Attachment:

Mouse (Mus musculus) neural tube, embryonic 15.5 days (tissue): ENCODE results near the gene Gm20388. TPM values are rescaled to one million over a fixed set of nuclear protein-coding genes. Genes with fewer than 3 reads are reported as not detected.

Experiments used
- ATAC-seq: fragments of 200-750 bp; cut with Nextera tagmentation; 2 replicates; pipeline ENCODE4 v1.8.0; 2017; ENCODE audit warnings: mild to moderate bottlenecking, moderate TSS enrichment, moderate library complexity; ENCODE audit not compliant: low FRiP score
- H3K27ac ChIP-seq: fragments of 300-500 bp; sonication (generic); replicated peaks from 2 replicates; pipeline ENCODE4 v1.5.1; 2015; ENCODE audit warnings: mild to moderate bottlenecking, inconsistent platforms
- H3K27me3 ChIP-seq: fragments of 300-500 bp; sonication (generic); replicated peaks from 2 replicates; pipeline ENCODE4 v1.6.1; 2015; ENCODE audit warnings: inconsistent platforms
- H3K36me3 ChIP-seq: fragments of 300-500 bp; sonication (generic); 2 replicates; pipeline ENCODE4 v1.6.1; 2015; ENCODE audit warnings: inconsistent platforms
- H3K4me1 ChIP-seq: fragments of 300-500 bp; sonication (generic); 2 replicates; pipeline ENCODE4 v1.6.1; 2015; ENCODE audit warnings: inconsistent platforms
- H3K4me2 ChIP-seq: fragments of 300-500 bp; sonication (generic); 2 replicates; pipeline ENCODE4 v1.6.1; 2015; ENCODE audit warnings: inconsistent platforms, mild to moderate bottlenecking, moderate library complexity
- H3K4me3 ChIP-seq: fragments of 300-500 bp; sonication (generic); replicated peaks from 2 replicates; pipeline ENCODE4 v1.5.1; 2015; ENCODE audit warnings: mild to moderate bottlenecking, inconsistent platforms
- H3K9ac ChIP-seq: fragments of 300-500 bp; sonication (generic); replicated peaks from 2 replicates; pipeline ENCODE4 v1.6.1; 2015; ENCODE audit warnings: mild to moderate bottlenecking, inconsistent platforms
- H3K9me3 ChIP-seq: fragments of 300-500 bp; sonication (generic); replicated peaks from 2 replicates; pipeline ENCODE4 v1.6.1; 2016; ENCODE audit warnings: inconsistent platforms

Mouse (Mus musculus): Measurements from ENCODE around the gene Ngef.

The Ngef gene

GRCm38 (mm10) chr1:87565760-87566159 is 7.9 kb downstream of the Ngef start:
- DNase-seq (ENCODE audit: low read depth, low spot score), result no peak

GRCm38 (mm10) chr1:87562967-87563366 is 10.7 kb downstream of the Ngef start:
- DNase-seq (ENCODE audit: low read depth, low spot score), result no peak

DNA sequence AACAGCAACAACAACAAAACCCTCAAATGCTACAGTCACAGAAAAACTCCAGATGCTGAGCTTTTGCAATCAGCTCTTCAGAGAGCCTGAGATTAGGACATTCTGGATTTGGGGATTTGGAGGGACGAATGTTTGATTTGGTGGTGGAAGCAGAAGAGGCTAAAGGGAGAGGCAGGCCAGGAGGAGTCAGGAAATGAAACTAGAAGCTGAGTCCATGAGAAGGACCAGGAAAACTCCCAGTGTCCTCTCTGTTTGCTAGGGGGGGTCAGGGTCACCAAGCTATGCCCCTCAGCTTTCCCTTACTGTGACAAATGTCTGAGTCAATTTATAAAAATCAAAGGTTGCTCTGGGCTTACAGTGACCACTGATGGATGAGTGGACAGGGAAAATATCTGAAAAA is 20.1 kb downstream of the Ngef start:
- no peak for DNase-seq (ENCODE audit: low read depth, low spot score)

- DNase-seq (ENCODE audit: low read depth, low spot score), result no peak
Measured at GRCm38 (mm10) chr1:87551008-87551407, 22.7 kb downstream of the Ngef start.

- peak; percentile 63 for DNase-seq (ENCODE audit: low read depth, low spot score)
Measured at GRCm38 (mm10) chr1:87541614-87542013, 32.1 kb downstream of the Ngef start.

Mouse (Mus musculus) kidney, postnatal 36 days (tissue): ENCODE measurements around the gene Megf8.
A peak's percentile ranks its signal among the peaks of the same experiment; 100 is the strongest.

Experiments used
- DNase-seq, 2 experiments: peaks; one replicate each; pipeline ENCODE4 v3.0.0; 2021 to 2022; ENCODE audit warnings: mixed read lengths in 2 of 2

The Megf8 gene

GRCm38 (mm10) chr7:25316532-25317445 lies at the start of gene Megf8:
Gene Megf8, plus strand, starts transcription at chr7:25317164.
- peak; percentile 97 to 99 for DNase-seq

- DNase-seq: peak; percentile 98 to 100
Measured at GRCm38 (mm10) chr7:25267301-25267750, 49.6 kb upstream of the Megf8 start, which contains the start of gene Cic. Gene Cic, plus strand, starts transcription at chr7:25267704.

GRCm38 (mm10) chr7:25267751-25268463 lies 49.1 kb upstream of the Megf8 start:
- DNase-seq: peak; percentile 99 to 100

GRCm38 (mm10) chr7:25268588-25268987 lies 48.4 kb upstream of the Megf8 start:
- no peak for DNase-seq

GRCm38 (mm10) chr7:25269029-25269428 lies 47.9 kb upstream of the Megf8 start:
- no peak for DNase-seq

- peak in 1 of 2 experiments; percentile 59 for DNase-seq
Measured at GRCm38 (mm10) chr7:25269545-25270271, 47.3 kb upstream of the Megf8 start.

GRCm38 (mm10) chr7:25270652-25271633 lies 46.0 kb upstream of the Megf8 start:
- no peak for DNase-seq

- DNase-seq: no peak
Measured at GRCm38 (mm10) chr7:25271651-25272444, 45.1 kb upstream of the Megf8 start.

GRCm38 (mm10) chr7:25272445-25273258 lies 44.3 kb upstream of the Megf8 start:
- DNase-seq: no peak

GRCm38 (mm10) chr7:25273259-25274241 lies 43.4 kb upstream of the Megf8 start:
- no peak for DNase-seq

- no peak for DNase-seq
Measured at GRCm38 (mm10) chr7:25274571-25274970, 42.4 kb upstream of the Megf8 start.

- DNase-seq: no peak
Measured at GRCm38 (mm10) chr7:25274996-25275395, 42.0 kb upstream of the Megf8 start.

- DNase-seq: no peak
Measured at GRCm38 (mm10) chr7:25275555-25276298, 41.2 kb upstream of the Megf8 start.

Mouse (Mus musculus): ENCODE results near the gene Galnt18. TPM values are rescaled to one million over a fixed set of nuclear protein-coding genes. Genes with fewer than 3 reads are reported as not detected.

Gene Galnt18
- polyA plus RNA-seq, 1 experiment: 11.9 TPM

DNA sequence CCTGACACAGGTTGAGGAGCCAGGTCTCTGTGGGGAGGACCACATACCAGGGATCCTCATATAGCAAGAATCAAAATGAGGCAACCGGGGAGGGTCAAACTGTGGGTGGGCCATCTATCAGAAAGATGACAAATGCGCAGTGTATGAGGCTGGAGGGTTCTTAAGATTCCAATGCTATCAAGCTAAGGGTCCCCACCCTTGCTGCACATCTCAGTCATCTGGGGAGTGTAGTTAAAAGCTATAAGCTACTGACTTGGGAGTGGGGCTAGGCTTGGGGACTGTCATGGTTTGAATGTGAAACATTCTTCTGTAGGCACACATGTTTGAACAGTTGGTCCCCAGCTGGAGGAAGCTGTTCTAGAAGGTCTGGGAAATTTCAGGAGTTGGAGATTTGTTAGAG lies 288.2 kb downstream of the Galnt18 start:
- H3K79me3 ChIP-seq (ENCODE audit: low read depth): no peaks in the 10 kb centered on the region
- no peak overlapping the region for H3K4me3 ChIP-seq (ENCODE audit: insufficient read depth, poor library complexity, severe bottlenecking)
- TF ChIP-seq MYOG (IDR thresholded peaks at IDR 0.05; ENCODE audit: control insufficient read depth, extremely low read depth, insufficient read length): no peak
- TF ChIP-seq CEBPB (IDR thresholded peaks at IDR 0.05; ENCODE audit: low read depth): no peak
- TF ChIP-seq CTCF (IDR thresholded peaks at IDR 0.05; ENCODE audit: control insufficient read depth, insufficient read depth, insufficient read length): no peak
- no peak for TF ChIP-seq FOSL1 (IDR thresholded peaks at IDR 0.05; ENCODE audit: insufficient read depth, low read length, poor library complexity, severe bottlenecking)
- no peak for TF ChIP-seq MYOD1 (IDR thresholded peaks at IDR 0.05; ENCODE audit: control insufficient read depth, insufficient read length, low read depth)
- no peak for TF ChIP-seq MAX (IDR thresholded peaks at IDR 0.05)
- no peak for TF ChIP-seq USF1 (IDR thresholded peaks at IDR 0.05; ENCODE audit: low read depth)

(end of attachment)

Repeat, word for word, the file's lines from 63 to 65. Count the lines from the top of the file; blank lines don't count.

- TF ChIP-seq CEBPB (IDR thresholded peaks at IDR 0.05; ENCODE audit: low read depth): no peak
- TF ChIP-seq CTCF (IDR thresholded peaks at IDR 0.05; ENCODE audit: control insufficient read depth, insufficient read depth, insufficient read length): no peak
- no peak for TF ChIP-seq FOSL1 (IDR thresholded peaks at IDR 0.05; ENCODE audit: insufficient read depth, low read length, poor library complexity, severe bottlenecking)